review 1: Due to school and other responsibilities, this review has been longer in the makes than I would have liked. That said, I’ve wanted to write a review about Edge since I started reading it. It was recommended to me by an editor at Electric Velocipede (send them well-wishes! Bring the Velocipede back!), and I’m glad for her recommendation. Though I had to put Edge aside a few times to read other stuff for school, I was always eager to come back.I’ll start by saying this: Edge is much more than the blurb on the back of the book would suggest. It is a cyber-punk novel that celebrates the best hacker movies you can remember, as well as being an intelligent (if not over-enthusiastic) examination of our technocracy’s infatuation with smart phones, and it is even a commenta... morery on the absurdity of modern politics. With so much combined into a comparatively short novel, it isn’t any surprise that Edge is a break-neck adventure romp across the crumbling nigh-dystopian remnants of a London.Thomas Blackthorne, who I have never heard of before picking up Edge, is a writer with a crazy sense of pace. His writing moves along at the speed of a bullet, with quiet, contemplative scenes placed right where they need to be, and always with a good sense of what the reader needs. His actions scenes remind of me of the fights in The Bourne Identity, the first one, the one before the shaky-cam got annoying. They’re fresh, clipped well, and use solid dramatic description.Speaking of drama, there is a distinct romance here. If you’re looking for an ass-grabbing race, this might not be the book you want. As much as I laud the pacing, it isn’t necessarily break-neck all the time. These are the contemplative breaks I was talking about. The main character (arguably) Josh, and another major focal character, Suzanne, are right up to the hips with mutual infatuation, despite Josh’s impending divorce in the wake of his daughter’s persistent vegetative state. The scenes between Josh and Suzanne are filled with adolescent, puppyish-love (and I know adolescent, damn it, I just left that party… fresh memories and what not). By no means do I imply that they are poorly written or are awkwardly jammed into the narrative; on the contrary, they work perfectly fine. I’m just warning you. There is some adult language here and there. Also, is a top-level military specialist even capable of romantic fancy? I thought those kinds of guys (who are honed killing/espionage machines and little else, like Josh appears to be) just come home and stare at the wall when they’re not deployed. Guys who live to answer the phone call from the government. Spooks. Yeah. Josh, the arguable main focal character in Edge, is a high-echelon espionage agent from a team called “Ghost Force” that operates somewhere outside and in tandem with MI-5 and MI-6, the British intelligence agencies that make their home in what I can only call a spectacular building. See to the right. Suzanne, the other adult focal character in the novel, is a hypnotist with a psychologist’s training. Or is it the other way around? She employs a very sci-fi’ish version of psychology that allows her to drop patients (and non-patients, it seems) into suggestive trances. This makes her appear to have telepathic powers, inducing in Josh an array of emotions, and leaving the reader often wondering if she isn’t manipulating far deeper than she seems to be. But that’s for you to decide.A third focal character, and a foil for the adult viewpoints, is Richie Broomhall, a runaway rich-kid who explores London’s garbage-strewn slums and gekrunning underground. Where the other two characters seem to be balanced between intelligent, professional, and human, Richie lacks the keen focus that Josh and Suzanne have. Perhaps that is because Richie doesn’t have an operative vocabulary like the others, but reading him was less interesting and less pleasurable than reading the other two. Another factor that added to that perception was the fact that every time a knife or blade is mentioned (or shown, or implied), Richie goes catatonic and throws up due to his deep fear of scalpels and blades. This is of course explained in the book’s new age psychological pseudoscience, but it never really seems to come together properly.That’s a problem, because most of this book comes together quite nicely. The plot is understandable, doesn’t waste words, and the other two major characters are for the most part, intriguing enough on their own that I didn’t roll my eyes when I thumbed into their chapters (though there was some eye-rolling with some of the adolescence on Josh’s behalf). Richie’s unbalancing factors may throw readers for a loop.Another thing that may throw some readers for a loop is the suspension of disbelief required in order to accept that Josh’s hacking skills are as pro as Blackthorne pens them. Josh sidesteps private, local and government-grade security measures as if he were side-stepping a block castle made by a two year old. The author does go into some detail, which gives a better sense of verisimilitude (read: believability) to the whole thing, but I was occasionally kind of thrown off by the character’s depthless technical prowess… all from what I can only assume is the iPod’s Thor-powered cousin.Anyway. I consider myself a relatively discerning reader, and I found a few formatting flaws here and there. I submit that it may have been my Amazon Kindle displaying the lines improperly, but for the most part it was paragraphs cut or broken up oddly. I could discern where they were supposed to go, and it never caused anything more than a momentary, “Kindle, Y U no display properly?” but it wasn’t a big deal. There are very few spelling and/or grammar errors, which is good. Many e-books tend to be fudged in translation somehow, but it appears this book was converted directly from a digital file.The cover is also a clever way of advertising Angry Robot Books. Kudos for that clever bit of marketing, whoever thought that one up.Summary Comments:Edge is an action thriller with a great sense of self and purpose. The characters are suitably rounded out, and their relationships are believable, if not a tad juvenile. The book’s setting—garbage-strewn London in the middle of a massive recession and teamster strike—is well-recognized and intriguing, though some more detail as to the development of current events would have been appreciated it. The book has such a focus on smart phone integration that I’m not entirely certain if Blackthorne is celebrating or criticizing the current smart phone bloom, but it is definitely an interesting exercise in a What If? Angry Robot Books has the book fairly priced, especially for e-readers. If you like action novels, crime novels, or near-future SF, I recommend it. If you’re terrified of the idea of privacy invasion by surveillance, you might want to stay away.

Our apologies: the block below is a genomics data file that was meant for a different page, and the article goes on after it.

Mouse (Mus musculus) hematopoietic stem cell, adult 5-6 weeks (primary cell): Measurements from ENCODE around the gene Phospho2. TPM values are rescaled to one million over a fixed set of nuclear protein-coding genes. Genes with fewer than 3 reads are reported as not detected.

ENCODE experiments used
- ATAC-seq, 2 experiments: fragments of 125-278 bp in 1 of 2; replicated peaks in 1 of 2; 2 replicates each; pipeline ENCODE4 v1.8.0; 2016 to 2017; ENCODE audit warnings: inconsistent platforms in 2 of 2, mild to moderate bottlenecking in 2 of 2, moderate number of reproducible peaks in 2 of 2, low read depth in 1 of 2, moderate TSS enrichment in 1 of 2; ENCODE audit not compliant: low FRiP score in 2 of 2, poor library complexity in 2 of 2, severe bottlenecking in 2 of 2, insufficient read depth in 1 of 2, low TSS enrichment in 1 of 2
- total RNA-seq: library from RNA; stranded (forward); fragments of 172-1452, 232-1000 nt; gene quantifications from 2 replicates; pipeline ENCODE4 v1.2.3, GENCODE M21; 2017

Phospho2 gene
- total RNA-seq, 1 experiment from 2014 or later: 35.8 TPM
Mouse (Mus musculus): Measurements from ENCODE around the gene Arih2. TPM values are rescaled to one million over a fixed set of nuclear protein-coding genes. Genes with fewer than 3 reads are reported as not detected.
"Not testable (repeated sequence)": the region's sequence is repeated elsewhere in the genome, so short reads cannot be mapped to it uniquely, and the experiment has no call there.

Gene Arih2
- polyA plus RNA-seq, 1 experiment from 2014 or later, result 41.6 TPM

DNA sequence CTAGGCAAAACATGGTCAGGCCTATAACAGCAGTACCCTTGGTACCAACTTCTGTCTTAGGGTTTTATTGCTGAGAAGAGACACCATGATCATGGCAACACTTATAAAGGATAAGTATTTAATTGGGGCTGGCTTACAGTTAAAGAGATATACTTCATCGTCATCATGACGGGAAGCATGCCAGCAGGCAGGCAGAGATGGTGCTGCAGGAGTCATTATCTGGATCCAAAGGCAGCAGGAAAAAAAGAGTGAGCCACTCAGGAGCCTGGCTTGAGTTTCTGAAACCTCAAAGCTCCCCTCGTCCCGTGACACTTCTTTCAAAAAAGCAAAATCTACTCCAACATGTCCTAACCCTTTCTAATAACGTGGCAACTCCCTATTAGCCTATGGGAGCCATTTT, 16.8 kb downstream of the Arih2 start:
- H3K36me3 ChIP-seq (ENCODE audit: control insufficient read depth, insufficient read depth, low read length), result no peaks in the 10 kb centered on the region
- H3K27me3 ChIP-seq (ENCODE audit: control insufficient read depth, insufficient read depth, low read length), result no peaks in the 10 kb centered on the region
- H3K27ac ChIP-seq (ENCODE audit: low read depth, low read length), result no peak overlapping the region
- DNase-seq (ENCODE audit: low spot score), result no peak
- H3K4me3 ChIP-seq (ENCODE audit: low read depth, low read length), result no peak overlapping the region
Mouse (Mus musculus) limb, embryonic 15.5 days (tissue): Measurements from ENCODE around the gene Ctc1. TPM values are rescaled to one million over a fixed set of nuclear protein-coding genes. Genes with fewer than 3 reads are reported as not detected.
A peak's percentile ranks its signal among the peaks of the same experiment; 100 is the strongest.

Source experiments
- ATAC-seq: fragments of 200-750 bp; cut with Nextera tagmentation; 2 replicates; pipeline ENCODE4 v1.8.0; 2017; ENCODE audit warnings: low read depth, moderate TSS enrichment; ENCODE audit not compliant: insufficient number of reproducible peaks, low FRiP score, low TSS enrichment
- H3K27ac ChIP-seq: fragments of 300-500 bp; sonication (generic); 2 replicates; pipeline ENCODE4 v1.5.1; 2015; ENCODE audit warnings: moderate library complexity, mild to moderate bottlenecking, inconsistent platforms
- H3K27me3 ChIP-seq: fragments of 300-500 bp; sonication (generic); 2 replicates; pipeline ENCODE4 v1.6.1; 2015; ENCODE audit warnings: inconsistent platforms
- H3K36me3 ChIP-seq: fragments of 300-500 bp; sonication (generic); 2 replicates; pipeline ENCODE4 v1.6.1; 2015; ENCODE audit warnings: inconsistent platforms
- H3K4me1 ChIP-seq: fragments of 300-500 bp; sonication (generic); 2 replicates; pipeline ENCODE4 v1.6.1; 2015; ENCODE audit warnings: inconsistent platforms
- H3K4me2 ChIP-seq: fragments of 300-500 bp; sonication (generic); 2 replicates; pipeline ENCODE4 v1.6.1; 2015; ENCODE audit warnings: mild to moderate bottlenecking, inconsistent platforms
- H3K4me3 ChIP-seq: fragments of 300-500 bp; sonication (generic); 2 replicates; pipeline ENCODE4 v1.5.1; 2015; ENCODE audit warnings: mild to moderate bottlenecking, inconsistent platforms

review 2: I really enjoyed this. It's set in a near-future that has a fantastically imagined world. There is a fair bit of world-building throughout the book but it is well-done and really fascinating. I had a bit of an issue with the shift the book took about halfway though, but it was entertaining in the end and I'm looking forward to reading the next book in the series. Basically the first half is "realistic story that gets you familiar with the world" but then it pretty abruptly shifts to "unrealistic epic action" but starring the same two main characters from the first half.For $4.69 on Amazon Kindle, you can't really go wrong with this, though. less
Reviews (see all)
Speculative Fiction - 10-to-15 yrs in the future. Good writer. Action/Military more than SF.
Fun quick read. Felt like Altered Carbon, or a Heroes die sort of book.
Pretty good quick read.
Go get this book.
My rating: 4.5